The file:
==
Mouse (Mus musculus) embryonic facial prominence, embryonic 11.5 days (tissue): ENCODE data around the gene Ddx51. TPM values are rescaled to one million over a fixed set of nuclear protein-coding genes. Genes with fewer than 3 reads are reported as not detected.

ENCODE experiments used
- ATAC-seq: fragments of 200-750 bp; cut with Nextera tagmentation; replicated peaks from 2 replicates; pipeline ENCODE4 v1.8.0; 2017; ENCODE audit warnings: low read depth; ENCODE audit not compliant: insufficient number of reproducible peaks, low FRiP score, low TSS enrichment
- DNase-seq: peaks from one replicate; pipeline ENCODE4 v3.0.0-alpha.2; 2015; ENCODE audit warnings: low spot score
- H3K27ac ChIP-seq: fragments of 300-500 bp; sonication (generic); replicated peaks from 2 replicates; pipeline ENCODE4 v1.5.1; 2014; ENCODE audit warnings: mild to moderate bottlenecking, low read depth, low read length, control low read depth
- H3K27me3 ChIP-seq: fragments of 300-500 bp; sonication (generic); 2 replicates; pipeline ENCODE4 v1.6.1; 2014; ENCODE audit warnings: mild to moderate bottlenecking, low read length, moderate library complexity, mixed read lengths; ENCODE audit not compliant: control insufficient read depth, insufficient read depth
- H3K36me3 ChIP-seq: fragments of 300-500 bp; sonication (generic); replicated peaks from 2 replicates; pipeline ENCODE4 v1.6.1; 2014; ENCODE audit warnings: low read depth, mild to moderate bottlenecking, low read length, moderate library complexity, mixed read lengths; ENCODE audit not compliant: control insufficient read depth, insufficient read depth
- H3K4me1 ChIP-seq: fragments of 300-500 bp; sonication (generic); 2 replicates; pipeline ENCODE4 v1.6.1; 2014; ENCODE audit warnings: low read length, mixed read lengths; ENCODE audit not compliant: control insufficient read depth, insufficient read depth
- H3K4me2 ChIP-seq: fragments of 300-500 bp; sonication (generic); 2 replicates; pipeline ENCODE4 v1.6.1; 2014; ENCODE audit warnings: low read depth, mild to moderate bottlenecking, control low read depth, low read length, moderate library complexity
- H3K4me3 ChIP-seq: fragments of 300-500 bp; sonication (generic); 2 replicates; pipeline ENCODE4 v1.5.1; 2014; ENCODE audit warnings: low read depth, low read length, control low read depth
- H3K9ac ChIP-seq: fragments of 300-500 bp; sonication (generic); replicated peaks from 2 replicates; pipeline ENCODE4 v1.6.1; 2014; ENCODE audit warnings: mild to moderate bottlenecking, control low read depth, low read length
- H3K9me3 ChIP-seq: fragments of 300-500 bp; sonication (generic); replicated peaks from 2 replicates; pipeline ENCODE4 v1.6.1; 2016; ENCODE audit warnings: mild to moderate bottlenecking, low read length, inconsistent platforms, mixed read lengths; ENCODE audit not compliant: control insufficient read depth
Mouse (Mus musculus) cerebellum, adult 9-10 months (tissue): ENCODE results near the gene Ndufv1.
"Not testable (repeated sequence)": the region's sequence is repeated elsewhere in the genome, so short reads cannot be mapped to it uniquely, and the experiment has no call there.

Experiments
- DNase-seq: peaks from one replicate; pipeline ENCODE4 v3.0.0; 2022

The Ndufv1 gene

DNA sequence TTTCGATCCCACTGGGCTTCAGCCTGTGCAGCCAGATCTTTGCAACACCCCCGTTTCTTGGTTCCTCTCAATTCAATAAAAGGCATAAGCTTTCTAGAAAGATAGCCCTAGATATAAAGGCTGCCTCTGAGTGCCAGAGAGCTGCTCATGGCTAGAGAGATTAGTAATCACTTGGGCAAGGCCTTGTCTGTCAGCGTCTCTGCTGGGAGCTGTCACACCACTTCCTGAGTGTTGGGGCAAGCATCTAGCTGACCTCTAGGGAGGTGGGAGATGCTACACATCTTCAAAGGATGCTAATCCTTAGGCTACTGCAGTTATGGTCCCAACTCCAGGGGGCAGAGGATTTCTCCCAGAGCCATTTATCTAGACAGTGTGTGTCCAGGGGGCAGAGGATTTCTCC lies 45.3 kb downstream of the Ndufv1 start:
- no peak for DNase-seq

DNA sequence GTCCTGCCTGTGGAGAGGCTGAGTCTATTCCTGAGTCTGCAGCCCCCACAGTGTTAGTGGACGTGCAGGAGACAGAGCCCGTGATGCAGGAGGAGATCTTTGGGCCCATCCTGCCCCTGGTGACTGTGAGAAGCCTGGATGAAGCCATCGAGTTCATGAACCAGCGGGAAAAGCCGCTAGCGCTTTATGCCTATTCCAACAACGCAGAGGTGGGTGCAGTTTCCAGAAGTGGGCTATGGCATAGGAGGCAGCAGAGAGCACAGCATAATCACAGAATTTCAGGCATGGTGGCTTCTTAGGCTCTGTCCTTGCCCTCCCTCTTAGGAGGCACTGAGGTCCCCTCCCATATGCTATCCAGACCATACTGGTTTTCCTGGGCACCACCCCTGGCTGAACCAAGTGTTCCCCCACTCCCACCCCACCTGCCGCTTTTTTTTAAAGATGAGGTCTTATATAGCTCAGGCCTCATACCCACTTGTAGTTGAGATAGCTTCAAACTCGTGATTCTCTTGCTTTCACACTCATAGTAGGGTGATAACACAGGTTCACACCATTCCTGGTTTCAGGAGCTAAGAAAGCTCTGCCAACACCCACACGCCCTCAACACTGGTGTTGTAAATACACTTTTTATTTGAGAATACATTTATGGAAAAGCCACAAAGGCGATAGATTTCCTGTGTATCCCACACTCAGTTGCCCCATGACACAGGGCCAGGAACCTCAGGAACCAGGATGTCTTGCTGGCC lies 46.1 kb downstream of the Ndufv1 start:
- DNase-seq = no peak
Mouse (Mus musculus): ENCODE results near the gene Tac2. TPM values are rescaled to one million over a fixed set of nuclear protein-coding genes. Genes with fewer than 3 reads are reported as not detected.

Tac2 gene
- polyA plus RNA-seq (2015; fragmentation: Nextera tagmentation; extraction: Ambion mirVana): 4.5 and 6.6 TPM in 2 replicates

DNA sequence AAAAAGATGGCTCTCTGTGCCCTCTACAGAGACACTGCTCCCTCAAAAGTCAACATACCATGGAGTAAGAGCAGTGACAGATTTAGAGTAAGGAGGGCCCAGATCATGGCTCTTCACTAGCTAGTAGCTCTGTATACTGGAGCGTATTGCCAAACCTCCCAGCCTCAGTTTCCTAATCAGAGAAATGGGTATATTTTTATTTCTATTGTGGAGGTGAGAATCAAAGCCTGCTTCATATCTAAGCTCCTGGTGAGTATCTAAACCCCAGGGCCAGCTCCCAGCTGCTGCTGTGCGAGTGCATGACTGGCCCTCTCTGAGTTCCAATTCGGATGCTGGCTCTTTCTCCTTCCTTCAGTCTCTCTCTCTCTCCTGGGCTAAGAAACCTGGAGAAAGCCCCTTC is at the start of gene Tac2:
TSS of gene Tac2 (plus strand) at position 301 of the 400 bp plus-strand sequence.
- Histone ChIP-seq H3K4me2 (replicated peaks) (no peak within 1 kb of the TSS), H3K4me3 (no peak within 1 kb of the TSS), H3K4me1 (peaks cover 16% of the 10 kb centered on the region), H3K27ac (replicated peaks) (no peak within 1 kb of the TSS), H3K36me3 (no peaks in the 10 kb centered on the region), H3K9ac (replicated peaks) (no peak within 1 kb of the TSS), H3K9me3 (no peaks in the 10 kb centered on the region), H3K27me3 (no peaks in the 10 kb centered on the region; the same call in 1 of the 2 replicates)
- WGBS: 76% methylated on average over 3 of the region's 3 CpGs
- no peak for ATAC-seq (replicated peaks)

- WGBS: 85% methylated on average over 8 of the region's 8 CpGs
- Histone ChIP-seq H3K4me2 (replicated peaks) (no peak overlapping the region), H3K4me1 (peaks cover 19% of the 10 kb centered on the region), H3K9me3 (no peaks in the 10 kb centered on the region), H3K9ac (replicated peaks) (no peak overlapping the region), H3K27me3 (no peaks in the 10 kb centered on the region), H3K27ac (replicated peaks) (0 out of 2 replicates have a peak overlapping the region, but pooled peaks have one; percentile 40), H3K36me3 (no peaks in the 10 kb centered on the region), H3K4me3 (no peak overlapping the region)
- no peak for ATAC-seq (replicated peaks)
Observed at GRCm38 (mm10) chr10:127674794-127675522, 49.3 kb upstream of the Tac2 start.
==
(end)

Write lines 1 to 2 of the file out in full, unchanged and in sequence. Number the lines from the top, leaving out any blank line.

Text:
Mouse (Mus musculus) embryonic facial prominence, embryonic 11.5 days (tissue): ENCODE data around the gene Ddx51. TPM values are rescaled to one million over a fixed set of nuclear protein-coding genes. Genes with fewer than 3 reads are reported as not detected.

ENCODE experiments used